Angry Shorts' workers reject pay deal
Socialist Voice June 2003, By Peter Hadden.
SHORTS' WORKERS have thrown out a rotten four year pay deal, ignoring a recommendation from senior shop stewards in what is known as the "corporate committee" that they accept it.
To the surprise both of management and senior union officials, 60% of the workforce voted to reject it following a series of very angry consultation meetings.
The deal offers a pay freeze in the first year to be followed by rises of no more than 2% over the next three years. Strings, which are no more than cost cutting measures, include a cut in holiday entitlement and shift changes which would leave many workers financially much worse off.
New entrants are to be brought in on lesser conditions - under this deal they would have to work for ten years before getting their full holiday entitlement.
The background to this deal is the witchhunts that have been conducted against union activists in the company over the past three or four years. The right wing leadership of MSF (now part of Amicus) derecognised the most militant shop stewards who were then made redundant.
These measure have left a compliant trade union leadership in the factory. Corporate Committee members seem to have spent more time in recent years touring round airshows along with management jointly promoting Shorts' products than they have defending the conditions of the workforce.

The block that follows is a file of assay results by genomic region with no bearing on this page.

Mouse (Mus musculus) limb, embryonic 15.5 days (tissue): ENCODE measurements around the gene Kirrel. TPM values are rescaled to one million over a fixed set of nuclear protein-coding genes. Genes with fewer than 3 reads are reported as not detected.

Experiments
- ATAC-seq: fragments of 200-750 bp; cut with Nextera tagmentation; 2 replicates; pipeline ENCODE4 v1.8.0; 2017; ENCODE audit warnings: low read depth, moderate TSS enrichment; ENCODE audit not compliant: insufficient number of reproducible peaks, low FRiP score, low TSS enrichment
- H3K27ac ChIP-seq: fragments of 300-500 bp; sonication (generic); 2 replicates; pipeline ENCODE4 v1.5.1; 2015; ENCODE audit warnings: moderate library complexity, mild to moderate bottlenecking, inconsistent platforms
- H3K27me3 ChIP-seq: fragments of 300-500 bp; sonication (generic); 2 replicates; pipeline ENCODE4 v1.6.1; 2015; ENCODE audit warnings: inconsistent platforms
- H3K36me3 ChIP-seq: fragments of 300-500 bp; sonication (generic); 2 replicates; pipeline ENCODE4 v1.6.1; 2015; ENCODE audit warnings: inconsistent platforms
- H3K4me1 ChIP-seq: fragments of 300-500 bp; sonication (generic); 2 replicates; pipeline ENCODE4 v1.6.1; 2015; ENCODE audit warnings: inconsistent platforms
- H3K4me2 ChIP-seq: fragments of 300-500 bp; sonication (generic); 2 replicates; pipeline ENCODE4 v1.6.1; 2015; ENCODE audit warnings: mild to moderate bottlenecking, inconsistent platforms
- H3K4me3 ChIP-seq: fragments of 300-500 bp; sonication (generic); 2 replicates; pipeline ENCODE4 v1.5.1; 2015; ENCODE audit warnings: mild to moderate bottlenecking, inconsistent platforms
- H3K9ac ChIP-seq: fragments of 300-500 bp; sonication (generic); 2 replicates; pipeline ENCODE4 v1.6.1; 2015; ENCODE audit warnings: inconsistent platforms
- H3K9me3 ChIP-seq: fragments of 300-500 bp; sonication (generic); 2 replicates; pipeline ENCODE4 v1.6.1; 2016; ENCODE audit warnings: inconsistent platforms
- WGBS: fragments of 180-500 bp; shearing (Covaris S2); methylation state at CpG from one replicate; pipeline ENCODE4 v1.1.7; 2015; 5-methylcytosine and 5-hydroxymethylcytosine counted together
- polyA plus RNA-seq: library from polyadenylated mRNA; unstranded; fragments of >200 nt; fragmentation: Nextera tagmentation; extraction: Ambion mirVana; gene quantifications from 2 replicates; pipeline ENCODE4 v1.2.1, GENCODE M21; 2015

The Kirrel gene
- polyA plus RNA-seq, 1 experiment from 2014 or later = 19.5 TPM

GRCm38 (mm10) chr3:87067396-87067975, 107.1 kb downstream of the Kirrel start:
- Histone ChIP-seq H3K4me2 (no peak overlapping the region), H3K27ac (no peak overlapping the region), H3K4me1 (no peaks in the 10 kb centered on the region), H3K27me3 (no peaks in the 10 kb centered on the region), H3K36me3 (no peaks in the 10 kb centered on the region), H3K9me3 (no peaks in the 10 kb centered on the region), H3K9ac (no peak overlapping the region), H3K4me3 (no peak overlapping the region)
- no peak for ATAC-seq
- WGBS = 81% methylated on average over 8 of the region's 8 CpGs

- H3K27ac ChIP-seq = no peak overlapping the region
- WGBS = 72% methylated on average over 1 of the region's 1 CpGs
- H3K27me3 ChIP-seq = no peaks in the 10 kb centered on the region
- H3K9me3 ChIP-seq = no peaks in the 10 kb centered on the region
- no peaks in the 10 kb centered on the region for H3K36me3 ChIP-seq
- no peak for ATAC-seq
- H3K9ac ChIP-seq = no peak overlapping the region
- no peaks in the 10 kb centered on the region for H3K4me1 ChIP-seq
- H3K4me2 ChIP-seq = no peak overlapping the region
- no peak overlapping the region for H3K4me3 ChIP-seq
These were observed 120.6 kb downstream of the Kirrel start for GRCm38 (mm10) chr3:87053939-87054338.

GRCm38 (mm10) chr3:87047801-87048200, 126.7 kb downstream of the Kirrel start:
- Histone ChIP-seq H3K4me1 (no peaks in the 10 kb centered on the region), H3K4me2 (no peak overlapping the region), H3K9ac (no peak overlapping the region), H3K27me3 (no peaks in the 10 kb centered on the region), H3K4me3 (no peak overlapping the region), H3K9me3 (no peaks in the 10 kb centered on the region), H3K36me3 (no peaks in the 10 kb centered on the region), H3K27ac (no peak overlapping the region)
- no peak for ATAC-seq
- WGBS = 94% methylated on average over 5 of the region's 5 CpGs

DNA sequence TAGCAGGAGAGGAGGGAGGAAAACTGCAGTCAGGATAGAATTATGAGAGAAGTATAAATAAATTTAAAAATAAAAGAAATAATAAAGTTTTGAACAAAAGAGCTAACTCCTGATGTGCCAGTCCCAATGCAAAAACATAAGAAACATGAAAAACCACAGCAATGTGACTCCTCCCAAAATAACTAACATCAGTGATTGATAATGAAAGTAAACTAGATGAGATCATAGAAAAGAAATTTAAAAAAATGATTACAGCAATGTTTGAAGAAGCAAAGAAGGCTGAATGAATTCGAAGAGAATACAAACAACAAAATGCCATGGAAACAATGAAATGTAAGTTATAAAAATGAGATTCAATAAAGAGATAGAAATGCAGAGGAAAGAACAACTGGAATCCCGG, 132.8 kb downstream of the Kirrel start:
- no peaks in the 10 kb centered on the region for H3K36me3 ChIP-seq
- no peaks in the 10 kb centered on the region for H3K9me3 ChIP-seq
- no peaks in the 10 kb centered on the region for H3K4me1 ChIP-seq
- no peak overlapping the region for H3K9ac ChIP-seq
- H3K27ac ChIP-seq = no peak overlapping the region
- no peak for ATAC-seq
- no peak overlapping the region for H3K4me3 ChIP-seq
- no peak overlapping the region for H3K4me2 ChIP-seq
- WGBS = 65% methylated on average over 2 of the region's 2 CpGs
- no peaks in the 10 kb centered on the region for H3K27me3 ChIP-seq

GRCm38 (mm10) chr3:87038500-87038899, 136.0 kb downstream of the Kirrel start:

They were taken to the Belfast Hilton Hotel for the days of negotiations that led to this deal. Senior Bombardier Executives were brought in from Canada with threats of more cuts, even closure, if cost cutting measures were not accepted.
Shorts has already suffered a 49% cut in its workforce and the last round of redundancies are still being carried through. Similar cuts have taken place in Toronto and Wichita where the threat of closure has also been used to cut back on conditions.
Meanwhile the Montreal plant has doubled its workforce Bombardier, appears determined to concentrate production there.
The right wing corporate committee was unable or unwilling to withstand the threats of the company. But they could not sell this deal to an outraged workforce. Such was the anger that security guards had to be called to escort them from some of the consultation meetings.
Shorts workers can have no confidence in the current union leadership in the factory. A vote of no confidence in the corporate committee should be followed by the election of people who are prepared to stand up to the company.
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